As shown in FIGS. 2, 4 and 5, the cam-actuated lever capping arm 200 includes the biasing spring 210 having two maintenance station lever engaging portions 212 and 214, a cam engaging portion 220, a spring support shaft 240 having two end portions 242 and 244, and a lever arm portion 250. The spring support shaft 240 rotatably mounts the cam-actuated lever capping arm 200 in the maintenance station 1000, with the two end portions 242 and 244 supported within the maintenance station 1000. In various exemplary embodiments, the two end portions 242 and 244 of the mounting portion 240 “snap-fit” into a receiving structure (not shown) in the maintenance station 1000. In particular, the biasing spring 210 provides a bias force acting opposite the force applied by the cam-actuated lever capping arm drive portion 130 of the cam shaft 100 against the cam engaging portion 220 due to the counterclockwise rotation of the cam shaft 100.

In various exemplary embodiments, the cam engaging portion 220 includes a cam follower 222 having a curvilinear surface 223 and a protruding leading portion 224. When the cam shaft 100 rotates in the counterclockwise direction, the cam-actuated lever capping arm drive portion 130 interacts with various elements of the cam engaging portion 220.

In various exemplary embodiments, in conjunction with the biasing spring 210, the cam-actuated lever capping arm 200, may, for example, include a inverted cam surface as the curvilinear surface 223 of the cam follower 222 and a protruding follower portion 224. When the cam shaft 100 rotates in the counterclockwise direction, a hold-down cam surface 133 of a hold-down cam 132 engages the cam-actuated lever capping arm drive portion 130 of the inverted cam surface. The cam follower 222 contacting the hold-down cam 132 terminates at the protruding portion 224. The cam shaft 100, as it rotates counterclockwise, drives the hold-down cam surface 133 of the hold-down cam 132 against the inverted cam surface 223 of the cam follower 222 until the protruding follower portion 224 contacts a notch portion 134 of the hold-down cam surface 133.

After the hold-down cam 132 contacts the protruding portion 224, the cam-actuated capping arm is in its fully disengaged position from the one or more printheads 12. When the cam shaft 100 continues to rotate in the counterclockwise direction, beyond the contact with the notch portion 134 of the hold-down cam surface 133, the spring 210 and the hold-down cam 132, working in conjunction with each other, raise the lever arm 200 towards the engaged position so that the at least one cap 600 rollingly engage the at least one printheads 12.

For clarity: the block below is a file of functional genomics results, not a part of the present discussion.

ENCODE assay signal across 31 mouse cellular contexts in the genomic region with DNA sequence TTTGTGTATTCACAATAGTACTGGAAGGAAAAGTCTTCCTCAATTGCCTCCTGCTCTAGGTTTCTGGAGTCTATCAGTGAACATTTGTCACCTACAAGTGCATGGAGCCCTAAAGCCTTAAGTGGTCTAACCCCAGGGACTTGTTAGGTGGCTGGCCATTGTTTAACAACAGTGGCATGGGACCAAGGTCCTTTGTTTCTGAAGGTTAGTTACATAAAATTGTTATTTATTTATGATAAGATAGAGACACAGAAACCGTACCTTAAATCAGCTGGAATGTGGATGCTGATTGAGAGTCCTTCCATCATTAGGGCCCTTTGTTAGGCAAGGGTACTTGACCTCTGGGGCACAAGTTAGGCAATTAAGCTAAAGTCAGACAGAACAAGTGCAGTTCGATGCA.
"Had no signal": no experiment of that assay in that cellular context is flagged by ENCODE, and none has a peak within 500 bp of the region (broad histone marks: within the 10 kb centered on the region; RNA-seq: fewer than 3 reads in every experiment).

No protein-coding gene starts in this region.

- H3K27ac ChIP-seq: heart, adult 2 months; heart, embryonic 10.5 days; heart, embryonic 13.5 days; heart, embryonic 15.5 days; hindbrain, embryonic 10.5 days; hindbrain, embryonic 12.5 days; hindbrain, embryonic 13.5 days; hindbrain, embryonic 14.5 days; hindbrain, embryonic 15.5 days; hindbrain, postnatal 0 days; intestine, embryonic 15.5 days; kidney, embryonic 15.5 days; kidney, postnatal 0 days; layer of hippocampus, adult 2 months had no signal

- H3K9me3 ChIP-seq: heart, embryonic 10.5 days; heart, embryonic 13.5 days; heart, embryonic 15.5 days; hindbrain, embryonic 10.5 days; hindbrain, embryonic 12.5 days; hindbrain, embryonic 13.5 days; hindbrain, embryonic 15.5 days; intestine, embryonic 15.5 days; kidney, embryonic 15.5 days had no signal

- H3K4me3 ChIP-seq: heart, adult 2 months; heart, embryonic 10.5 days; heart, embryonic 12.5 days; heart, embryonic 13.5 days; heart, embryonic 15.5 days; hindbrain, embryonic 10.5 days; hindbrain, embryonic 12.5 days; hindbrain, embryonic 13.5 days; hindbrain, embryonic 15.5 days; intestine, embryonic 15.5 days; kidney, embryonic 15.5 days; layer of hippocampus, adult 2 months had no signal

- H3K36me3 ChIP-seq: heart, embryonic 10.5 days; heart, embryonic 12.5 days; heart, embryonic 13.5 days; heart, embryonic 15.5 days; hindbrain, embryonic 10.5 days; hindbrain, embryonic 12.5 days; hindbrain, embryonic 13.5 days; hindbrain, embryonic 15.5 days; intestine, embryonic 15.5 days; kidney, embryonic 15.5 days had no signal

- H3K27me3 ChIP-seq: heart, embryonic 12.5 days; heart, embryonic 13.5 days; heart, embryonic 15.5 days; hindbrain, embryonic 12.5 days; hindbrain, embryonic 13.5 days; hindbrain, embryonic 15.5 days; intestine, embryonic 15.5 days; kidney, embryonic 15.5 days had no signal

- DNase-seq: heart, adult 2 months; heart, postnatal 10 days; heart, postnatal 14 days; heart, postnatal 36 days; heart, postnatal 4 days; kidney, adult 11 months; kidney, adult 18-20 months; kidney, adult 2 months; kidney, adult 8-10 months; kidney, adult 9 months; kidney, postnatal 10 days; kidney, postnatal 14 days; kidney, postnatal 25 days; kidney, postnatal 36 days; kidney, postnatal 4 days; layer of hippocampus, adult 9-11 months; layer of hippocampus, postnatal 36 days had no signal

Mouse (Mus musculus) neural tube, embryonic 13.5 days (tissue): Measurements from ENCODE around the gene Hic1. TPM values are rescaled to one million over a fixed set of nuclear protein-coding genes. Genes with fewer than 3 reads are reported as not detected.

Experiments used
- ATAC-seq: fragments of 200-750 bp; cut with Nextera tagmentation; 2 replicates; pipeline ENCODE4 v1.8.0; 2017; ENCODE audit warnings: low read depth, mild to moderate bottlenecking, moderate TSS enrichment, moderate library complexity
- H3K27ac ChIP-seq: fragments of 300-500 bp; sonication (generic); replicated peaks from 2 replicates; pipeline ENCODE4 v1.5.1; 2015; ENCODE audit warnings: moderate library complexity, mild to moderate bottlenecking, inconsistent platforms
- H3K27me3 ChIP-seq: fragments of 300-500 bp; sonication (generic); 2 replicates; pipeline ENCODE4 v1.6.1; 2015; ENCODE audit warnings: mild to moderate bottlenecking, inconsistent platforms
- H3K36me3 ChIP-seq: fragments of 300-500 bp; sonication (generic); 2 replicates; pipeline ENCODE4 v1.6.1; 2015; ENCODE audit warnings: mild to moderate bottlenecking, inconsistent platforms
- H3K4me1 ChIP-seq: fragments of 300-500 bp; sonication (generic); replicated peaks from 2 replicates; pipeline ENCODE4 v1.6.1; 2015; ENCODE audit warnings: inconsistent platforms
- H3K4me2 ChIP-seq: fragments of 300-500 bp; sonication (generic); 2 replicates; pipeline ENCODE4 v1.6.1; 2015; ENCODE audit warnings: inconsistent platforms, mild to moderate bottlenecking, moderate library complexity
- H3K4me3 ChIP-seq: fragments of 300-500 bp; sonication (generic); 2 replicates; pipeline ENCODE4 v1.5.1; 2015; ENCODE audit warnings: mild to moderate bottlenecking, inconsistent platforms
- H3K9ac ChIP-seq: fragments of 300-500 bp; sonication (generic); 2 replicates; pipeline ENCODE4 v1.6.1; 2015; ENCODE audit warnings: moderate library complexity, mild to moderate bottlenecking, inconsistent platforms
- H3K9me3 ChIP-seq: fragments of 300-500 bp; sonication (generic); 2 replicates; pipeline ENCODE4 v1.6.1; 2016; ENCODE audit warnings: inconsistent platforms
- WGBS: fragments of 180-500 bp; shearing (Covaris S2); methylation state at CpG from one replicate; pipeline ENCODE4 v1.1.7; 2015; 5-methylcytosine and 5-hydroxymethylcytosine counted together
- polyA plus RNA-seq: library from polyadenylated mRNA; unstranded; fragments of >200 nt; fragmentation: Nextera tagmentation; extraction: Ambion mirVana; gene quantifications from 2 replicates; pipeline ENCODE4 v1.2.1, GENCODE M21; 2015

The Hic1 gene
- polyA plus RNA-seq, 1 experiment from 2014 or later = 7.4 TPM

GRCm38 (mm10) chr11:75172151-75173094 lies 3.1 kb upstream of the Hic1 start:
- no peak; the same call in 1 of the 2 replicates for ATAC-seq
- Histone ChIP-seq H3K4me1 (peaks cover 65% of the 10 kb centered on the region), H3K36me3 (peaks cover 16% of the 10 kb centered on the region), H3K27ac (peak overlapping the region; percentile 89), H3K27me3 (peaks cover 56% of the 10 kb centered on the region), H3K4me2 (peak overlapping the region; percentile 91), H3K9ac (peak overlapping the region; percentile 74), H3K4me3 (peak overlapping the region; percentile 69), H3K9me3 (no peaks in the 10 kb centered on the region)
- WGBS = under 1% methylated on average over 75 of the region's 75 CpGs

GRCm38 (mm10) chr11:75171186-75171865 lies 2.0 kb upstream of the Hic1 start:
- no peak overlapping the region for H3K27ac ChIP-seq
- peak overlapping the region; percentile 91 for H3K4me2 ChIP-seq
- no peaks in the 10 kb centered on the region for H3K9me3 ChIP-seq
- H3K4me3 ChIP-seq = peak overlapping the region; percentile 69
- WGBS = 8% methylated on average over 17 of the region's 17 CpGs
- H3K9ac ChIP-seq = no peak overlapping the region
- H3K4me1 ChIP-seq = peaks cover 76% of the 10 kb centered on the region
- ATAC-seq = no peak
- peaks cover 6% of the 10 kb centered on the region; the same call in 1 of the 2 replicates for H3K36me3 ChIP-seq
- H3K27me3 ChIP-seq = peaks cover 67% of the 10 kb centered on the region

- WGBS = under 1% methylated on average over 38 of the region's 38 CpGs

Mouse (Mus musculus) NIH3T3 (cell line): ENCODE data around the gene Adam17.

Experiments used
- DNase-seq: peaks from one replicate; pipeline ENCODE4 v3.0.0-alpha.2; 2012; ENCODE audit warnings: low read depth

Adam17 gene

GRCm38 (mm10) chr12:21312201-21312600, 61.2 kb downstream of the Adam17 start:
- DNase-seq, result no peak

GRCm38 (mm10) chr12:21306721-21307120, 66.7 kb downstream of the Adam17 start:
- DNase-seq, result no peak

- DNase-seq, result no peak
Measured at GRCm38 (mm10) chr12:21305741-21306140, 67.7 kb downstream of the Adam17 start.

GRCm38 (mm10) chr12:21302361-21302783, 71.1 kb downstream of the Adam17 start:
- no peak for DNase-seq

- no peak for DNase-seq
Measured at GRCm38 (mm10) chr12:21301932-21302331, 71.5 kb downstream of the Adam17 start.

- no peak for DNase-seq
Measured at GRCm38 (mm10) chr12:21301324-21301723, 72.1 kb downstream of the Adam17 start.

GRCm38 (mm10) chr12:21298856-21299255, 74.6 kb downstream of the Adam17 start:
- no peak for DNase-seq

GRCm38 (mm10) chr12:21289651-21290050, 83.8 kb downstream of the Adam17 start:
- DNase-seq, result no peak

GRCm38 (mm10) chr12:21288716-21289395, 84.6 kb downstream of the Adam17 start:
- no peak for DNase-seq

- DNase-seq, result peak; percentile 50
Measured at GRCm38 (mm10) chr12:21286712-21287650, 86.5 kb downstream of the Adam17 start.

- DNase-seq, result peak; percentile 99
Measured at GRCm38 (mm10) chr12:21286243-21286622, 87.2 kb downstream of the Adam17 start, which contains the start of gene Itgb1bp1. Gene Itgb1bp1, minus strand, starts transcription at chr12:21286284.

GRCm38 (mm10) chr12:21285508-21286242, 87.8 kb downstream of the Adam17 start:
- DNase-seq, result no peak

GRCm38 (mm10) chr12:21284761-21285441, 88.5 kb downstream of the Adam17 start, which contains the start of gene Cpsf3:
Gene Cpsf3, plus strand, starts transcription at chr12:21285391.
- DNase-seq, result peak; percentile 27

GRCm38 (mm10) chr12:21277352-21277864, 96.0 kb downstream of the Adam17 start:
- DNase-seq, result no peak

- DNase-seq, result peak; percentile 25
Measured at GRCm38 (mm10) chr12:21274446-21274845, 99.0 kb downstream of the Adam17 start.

In various exemplary embodiments, many individual systems cooperate to maintain and maximize the useful life of the one or more printheads 12, and may, for example, take place at a maintenance station. The maintenance station 1000, may be, for example, at one side of the printer, outside of the printing zone 24. At the end of a printing operation or upon the printer 10 terminating the printing mode, the carriage 16 is moved to the maintenance station 1000. With the one or more printhead nozzle faces 23 positioned adjacent to the maintenance station, the controller activates the maintenance station motor to drive the maintenance station gear train (not shown).

Thus, once the one or more printhead nozzle faces 23 are capped by the one or more caps 600, the controller may optionally have the one or more printheads 12 eject a number of ink droplets into the caps 600.

While this invention has been described in conjunction with the exemplary embodiments outlined above, it is evident that many alternatives, modifications and variations will be apparent to those skilled in the art. Accordingly, the exemplary embodiments of the invention, as set forth above, are intended to be illustrative, not limiting. Various changes may be made without departing from the spirit and scope of the invention.

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Referenced by
Citing PatentFiling datePublication dateApplicantTitle
US7246875Dec 6, 2004Jul 24, 2007Silverbrook Research Pty LtdProtector for a printhead capping facility
US7284820Dec 6, 2004Oct 23, 2007Silverbrook Research Pty LtdTwo-stage capping mechanism for inkjet printers
US7322669Dec 6, 2004Jan 29, 2008Silverbrook Research Pty LtdInkjet printer with protector for a printhead capping facility
US7341328Dec 6, 2004Mar 11, 2008Silverbrook Research Pty LtdInkjet printer with two-stage capping mechanism
US7878618Jun 18, 2007Feb 1, 2011Silverbrook Research Pty LtdProtector for printhead capper
US7984962Sep 11, 2007Jul 26, 2011Silverbrook Research Pty LtdMethod of capping printhead with two-stage capping mechanism
US8100503Jan 30, 2008Jan 24, 2012Silverbrook Research Pty LtdPrinthead assembly with protective capping mechanism
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Classifications
U.S. Classification347/32, 347/29
International ClassificationB41J2/165
Cooperative ClassificationB41J2/16511
European ClassificationB41J2/165B1M
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Nov 27, 2000ASAssignment